Unfortunately, prior to the house being occupied by Mr & Mrs Gwyn and their family in 1975, very little is known about the house apart from a handful of black and white photographs Circa 1930 which show a few tantalising shots of the garden and house during that period. Should anyone have any information at all that is pertinent to Dean House and its Gardens, we would be very interested to speak with you and discuss its content.
In 1985 Bill Davies was engaged as Head Gardener: The post, at that time ,was maintenance based with a great deal more lawn. He also grew vegetables and plants for the house; Although the garden was largely undeveloped. He was assisted in his task, part time, by Mr Harry Forbes the de facto caretaker and old retainer of the gardens; Former worker at Dean Farm, who was at that time, already in his seventies.
In 1992/3 Mr & Mrs Gwyn made the decision to develop the garden and engaged the garden designers Colvin and Moggeridge of Filkins Lechlade and in particular Mr Chris Carter. There had been various minor dabblings in the garden over the years, in a vague attempt to lift it above the ordinary.
After extensive talks with the Gwyn family, plans were drawn up to establish a Rose Garden and Tunnel on the eastern side of the garden, with three long herbaceous borders and three south facing Hotbeds adjacent to the glasshouses. The work was supervised by Bill Davies and laid out by Bill Davies and Julian Blackwell assisted by hard landscapers. Later in that year Kate Matthews was employed, on a temporary basis, whilst the labour intensified and she remains with us to this day as a vital part of the horticultural team.
In 1994 Mrs Victoria Wakefield of Bramdean House made a present on Philip Gwyn's 50th Birthday, of a proposed planting scheme for the south facing Pond Garden. It was a symmetrical design of four Buxus beds, each with a standard Rosa 'Ballerina', Nepeta 'Six hills giant', Centranthus ruber and Ruta Graveolens ' Jackman's Blue'. This was set out by Julian Blackwell, assisted by hard Landscapers, who lifted and relayed all the stone paths and importing new soil, before planting.
The front section of the hedged area originally formed a small knot garden of Santolina and Teucrium, but as the hedges grew the allocated area became too small and has been replanted. In late 2012 the Buxus hedges became seriously infected with 'Box Blight' and the decision was made to remove them all. Under a new scheme proposed by Julian Blackwell the Buxus was replaced with Ilex crenata 'convexa' at wider intervals, to grow as individual plants, with Ilex meservae 'Blue Prince' on the five corners of each bed. The west border has been replanted using standard and triangular Ilex underplanted with Geranium, grasses, Sedum and Kniphofia. Plans are afoot to replant the eastern border shortly.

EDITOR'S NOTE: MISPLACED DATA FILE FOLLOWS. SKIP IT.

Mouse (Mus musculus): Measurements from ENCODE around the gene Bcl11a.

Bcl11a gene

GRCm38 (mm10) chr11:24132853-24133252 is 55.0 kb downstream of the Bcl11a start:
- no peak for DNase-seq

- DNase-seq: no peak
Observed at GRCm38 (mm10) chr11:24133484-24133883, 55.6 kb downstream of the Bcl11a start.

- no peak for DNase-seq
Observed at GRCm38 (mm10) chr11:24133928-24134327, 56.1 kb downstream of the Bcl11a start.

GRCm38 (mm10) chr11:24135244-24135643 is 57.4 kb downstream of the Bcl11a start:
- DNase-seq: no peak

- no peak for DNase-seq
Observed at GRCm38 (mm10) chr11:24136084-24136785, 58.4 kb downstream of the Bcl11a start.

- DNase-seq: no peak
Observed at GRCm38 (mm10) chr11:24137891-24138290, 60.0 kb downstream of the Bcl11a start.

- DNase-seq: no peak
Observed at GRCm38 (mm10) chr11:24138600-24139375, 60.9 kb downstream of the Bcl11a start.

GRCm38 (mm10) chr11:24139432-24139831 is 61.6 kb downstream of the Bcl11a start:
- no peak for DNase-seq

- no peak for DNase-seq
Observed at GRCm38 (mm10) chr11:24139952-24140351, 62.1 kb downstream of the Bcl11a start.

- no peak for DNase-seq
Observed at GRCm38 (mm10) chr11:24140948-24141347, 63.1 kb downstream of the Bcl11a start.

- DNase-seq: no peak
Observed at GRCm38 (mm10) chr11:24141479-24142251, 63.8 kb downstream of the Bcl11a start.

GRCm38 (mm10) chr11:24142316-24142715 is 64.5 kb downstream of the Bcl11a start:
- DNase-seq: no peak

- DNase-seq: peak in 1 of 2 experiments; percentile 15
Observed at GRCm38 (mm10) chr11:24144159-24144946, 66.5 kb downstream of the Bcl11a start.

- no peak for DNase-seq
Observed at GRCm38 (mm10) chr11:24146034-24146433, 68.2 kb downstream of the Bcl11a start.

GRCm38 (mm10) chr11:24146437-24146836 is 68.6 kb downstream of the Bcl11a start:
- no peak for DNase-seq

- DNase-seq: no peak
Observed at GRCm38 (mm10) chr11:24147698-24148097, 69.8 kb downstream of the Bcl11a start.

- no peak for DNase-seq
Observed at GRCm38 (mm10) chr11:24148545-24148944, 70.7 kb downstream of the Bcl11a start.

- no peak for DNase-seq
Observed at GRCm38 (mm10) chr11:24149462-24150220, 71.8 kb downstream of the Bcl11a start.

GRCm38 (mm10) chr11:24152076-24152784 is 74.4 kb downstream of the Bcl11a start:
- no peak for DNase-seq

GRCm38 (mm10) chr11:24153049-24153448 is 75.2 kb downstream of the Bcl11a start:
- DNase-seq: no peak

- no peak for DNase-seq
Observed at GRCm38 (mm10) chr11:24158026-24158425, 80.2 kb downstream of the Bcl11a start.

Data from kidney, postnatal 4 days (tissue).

In 1986 Julian Blackwell was engaged in the role of Handyman/Undergardener and spent the next four years on day release and evening, studying three levels of City & Guilds and the Master of Horticulture. In 1994 he took sole charge of the Glasshouses and was responsible for all propagation and production of display plants for the house. The Glasshouses were cleaned, painted, new benches constructed and pests brought under control. A third glasshouse facing north was also constructed. In 1997 he was made Head Gardener/Manager with sole charge of the garden and responsibility for the running the day to day affairs of Dean House maintenance, security and its environs.
Over the next ten years, aided by Bill Davies & Kate Matthews he designed and planted the Walled Garden, the Stable Cottage garden, the Front Borders, the Grass Border, the Fern Bed, the Kidney beds the Upper Pond Garden including the planting and shaping the eccentric Buxus hedge to echo its larger cousin, replanted much of the Colvin & Moggeridge Hot Beds and Herb Beds and some of the Long Borders and Rose Garden underplanting; Added all the arches and boxing on the hedges, along with designing and erecting all the metalwork and spires; Selected and planted over 120 trees around the lawns and peripheries, including a circle of 10 Hawthorns, each of a different specie or cultivar, added many shrubs, hundreds of perennials and a variety of seats and seating areas around the garden; Constructed the plant database, which documents nearly 2000 different species and cultivar and their position in the garden, along with a website to relay information to the general public and commissioned a painting of the garden and copied it electronically to use as a garden map for the website and leaflets.
In 2010 the garden received its silver trowel from the NGS for its tenth consecutive year of opening and has raised more money, for the NGS, than any other garden in Hampshire several years in succession with the sum of £10,600 raised in 2013 breaking all NGS records for Hampshire.